Tom Elliott: Okay. But just so I’m clear, you’re saying you will link federal university funding- that is you can only go to university and get funding if you’ve done math?

Simon Birmingham: No, no. Linking federal schools funding to the state governments applying these types of reforms into the schooling system. Now, one policy that we’ve given to the states to give us some reaction to is should we make maths or science compulsory as at least one subject to be undertaken for those who are seeking to go off to university. Another…

Tom Elliott: [Interrupts] But if you say should we- but I mean, you’re just sort of posing an idea. I mean, that’s not forcing the state governments to do something, that’s just saying, well, what do you think of this?

Simon Birmingham: Well, I’m seeking their feedback before we actually sit down and sign a deal with them. So at this stage it’s a case of actually trying to work through. We’ve presented more than a dozen different measures, many of which go to teacher quality, but some go to earlier identification of problems, others go to improving the uptake of particularly maths and sciences in secondary years. And the other one of those, in particular, is that we’re also pressuring to see a minimum standard of literacy and numeracy apply for the receipt of a high school leavers’ certificate, so that you can’t just get through year 12 and it not mean anything. It must mean something to employers, TAFEs, universities, that you’ve reached at least some minimal level of attainment in the basics of literacy and numeracy.

Tom Elliott: Could I just put my own theory on this? My observation is – and I’ve spoken to maths teachers who have been teaching for a long time – that maths is avoided because it’s seen as being too hard. So rather than people tackling hard subjects, they actually go for what they perceive to be easier subjects, because they reckon, well, just getting the score is the important thing, it doesn’t really matter what you study. Now, I don’t know how you turn that around. I mean, I personally liked maths, and to me it’s an easy subject because it tends to be right or wrong, unlike some humanities subjects. But there’s a perception out there that it’s simply too hard, and that turns students off it. 

Simon Birmingham: Well, that’s why we want to try to change what the requirements at the end of school are, so that you actually then ensure kids have to continue to study it and you change the attitude right through the school system. Then that says, well, all of our children are going to have to meet minimum numeracy standards before they get a year 12 certificate, and those who want to go to university are going to have to be studying maths or science if they’re going to get an ATAR or a university admission score.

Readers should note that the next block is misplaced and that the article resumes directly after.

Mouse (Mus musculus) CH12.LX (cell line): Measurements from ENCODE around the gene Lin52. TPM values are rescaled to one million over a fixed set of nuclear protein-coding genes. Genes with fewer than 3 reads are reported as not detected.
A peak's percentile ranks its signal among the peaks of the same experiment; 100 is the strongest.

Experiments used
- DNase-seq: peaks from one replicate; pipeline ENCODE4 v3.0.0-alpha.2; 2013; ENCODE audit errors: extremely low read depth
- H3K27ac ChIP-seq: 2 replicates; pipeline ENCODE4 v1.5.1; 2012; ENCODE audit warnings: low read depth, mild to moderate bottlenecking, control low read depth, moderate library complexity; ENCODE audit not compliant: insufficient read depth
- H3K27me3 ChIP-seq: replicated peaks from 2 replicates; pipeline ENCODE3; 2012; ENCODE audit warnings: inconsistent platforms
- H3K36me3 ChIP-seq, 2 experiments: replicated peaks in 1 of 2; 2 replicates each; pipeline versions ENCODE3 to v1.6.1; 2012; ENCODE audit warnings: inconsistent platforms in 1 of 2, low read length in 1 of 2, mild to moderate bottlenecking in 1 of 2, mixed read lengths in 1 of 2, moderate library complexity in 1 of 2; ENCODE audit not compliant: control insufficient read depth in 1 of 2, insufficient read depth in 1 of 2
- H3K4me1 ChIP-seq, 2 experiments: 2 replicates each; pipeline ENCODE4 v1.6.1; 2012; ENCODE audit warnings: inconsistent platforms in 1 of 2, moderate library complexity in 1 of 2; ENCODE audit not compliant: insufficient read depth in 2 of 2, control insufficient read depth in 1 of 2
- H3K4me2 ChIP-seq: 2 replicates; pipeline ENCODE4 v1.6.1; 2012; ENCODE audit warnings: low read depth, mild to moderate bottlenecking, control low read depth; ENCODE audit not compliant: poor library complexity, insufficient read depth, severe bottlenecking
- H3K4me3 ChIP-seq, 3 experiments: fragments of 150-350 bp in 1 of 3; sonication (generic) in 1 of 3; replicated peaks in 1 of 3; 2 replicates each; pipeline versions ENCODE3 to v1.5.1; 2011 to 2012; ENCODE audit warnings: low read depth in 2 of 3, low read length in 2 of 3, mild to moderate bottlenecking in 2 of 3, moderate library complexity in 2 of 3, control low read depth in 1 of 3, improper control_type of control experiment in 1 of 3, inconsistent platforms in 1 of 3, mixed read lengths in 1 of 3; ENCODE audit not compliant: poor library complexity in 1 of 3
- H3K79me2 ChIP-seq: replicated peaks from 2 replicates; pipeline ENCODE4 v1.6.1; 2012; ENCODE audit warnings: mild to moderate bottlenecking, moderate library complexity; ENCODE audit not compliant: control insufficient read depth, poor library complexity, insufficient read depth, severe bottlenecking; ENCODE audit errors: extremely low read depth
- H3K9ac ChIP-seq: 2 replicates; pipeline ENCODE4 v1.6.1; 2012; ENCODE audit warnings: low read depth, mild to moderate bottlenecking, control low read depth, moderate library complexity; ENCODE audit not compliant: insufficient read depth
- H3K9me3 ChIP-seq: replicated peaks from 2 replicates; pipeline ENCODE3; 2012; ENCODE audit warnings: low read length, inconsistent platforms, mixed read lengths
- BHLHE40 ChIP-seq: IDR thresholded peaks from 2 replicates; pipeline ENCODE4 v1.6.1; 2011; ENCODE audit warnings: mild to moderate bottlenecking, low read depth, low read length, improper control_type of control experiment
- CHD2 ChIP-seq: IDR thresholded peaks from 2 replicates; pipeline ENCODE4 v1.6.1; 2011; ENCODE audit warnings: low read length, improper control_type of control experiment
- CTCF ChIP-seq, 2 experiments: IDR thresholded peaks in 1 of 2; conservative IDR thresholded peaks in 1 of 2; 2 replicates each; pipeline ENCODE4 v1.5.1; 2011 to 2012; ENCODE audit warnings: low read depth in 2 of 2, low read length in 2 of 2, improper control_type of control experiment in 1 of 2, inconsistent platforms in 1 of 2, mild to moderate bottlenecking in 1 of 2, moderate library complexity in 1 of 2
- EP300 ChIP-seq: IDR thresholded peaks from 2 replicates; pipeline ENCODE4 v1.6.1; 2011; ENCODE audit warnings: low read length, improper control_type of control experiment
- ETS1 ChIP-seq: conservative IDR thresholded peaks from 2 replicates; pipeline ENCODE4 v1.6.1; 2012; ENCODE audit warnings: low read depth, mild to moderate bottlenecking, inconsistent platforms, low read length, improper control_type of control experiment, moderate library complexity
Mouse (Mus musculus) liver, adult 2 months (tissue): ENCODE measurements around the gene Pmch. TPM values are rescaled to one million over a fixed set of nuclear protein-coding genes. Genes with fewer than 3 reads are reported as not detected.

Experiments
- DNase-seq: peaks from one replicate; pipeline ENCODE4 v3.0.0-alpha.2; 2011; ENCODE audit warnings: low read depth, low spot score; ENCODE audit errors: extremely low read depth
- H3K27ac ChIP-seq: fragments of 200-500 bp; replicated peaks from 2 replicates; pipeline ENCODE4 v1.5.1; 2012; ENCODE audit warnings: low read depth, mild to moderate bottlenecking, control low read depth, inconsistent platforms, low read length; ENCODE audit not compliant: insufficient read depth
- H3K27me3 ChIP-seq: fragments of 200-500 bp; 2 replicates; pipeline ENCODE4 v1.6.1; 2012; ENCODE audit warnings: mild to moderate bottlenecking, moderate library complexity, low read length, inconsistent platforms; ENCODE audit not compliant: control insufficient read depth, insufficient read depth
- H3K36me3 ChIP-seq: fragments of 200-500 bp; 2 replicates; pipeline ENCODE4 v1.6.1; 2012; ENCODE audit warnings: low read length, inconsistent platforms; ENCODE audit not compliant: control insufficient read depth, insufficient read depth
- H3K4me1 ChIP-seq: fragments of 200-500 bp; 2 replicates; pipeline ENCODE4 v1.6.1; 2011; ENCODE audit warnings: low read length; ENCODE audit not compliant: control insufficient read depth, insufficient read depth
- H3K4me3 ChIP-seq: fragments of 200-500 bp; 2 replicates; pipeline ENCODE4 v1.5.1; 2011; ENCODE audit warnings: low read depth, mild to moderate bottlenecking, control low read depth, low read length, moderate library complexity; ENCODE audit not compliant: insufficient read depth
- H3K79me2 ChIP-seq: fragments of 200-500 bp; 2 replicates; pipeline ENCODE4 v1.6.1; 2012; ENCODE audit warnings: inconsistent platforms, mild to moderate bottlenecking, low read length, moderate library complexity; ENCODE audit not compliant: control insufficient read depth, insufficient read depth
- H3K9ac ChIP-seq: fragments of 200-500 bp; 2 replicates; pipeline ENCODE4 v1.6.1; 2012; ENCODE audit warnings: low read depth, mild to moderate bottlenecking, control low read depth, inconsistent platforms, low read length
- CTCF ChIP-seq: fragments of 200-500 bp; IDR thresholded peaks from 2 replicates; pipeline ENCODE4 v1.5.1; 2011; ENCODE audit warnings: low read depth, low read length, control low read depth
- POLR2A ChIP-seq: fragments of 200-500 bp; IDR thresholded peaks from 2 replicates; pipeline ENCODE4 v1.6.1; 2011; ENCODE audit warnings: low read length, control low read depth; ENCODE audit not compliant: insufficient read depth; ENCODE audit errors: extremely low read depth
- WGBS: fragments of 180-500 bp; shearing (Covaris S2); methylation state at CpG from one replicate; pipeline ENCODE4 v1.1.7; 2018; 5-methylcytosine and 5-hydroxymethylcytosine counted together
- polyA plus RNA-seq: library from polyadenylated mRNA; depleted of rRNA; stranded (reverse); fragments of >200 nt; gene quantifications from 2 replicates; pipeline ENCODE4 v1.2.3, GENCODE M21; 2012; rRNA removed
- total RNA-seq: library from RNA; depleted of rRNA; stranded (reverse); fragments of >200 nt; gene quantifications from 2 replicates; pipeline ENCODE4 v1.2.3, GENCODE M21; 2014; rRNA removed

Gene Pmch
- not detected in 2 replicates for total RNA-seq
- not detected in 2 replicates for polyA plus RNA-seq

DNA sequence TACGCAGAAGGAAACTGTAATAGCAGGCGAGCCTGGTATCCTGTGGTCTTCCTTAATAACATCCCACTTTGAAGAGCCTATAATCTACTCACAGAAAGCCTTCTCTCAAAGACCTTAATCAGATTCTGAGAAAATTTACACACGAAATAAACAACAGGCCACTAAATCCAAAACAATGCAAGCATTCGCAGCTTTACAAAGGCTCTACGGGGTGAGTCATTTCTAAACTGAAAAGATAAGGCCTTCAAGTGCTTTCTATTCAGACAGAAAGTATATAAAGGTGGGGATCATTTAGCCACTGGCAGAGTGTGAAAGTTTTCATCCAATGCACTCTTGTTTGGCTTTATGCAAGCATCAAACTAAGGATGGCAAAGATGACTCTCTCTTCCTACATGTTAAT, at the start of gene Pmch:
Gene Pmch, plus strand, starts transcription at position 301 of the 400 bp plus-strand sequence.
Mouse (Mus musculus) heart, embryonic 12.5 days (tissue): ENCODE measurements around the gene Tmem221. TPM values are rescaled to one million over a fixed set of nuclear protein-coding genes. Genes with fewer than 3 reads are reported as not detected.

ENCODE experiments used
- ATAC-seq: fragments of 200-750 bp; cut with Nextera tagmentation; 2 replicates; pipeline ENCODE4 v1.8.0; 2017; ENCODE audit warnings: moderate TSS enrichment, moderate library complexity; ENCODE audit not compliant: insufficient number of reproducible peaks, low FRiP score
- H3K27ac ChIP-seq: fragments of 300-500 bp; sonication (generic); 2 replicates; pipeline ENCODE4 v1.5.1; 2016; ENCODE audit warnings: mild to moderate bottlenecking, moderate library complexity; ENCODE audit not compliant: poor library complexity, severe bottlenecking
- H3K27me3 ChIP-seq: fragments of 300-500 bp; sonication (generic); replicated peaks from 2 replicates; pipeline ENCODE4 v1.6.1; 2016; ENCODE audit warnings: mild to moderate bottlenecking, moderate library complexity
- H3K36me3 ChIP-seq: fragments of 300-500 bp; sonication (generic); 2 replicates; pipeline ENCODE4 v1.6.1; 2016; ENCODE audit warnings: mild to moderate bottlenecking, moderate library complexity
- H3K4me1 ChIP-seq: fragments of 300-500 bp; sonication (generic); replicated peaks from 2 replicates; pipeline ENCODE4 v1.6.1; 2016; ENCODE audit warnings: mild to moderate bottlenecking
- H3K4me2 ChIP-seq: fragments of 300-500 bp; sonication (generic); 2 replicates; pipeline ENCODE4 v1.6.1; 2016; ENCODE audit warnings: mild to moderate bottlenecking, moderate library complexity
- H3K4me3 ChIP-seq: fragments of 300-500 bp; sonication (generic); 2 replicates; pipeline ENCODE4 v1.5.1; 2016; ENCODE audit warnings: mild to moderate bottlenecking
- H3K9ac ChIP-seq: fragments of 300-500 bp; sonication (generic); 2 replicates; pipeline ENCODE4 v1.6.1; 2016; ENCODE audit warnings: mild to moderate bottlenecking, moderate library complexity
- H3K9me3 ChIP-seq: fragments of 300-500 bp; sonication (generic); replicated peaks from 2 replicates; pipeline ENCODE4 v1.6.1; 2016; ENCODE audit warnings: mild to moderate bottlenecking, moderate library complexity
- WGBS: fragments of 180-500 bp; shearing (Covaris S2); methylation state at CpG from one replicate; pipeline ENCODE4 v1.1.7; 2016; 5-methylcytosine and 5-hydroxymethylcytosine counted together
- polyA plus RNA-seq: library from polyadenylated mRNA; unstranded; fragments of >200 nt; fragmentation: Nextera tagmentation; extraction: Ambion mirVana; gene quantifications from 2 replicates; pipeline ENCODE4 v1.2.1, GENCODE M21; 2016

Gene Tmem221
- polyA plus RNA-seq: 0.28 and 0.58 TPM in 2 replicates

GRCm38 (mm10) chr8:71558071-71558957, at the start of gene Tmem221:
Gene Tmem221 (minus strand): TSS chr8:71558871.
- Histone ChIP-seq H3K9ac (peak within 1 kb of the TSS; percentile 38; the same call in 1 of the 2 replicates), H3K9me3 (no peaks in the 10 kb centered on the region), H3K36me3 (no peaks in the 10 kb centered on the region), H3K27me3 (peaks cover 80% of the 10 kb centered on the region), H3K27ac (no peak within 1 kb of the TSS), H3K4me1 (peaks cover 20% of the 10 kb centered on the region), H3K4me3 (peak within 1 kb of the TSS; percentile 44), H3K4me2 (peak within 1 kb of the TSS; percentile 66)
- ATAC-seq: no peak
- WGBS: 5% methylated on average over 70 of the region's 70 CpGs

So by doing those sorts of things, you then put pressure down through the schooling system to change practice, to change attitudes, to say, well, we have to focus on these things more so. And it will also have impacts on the attitudes of parents and students in terms of where they focus their endeavours, which can only then help hard-working teachers if they’ve actually got more support from parents for effort in the maths and sciences.

Tom Elliott: Well, good luck with that. Now, I know you’re in the Senate; there was quite a large protest in the House of Representatives today during question time. Did you see any of that?

Simon Birmingham: I’ve seen snippets of footage. Of course, we were in Senate question time, so I didn’t see it live, but I got a message that came through that the House of Representatives had been shut down due to this protest. 

Tom Elliott: Tell me, during Senate question time do you sit there and abuse each other the way they do in the Lower House? Or is it more refined, more genteel in the Senate?

Simon Birmingham: It’s a little bit more refined, but I wouldn’t say that it’s perfect on any given day. Certainly, Penny Wong likes to interject an awful lot, I find, when I’m answering a question, and most others I think. But look, I’ve seen a bit of the footage from the House, and whilst it is everybody’s democratic right to protest, I have to say I think people betray that democratic right to protest when they, in effect, attack our democratic institutions by stopping, as it was, the questioning of the Government by the Opposition, by the crossbenchers, which is what question time is all about. By all means protest, by all means have your voice heard, but to shut the Parliament down, to do ridiculous things like gluing hands to rails in the Gallery of course just interrupts the actions of democracy. It betrays those democratic processes in many ways. And of course, for those other people who had come to view the Parliament in action today, it would have been a fairly negative experience for them too.

Tom Elliott: Thank you Simon. Simon Birmingham, the Federal Education Minister.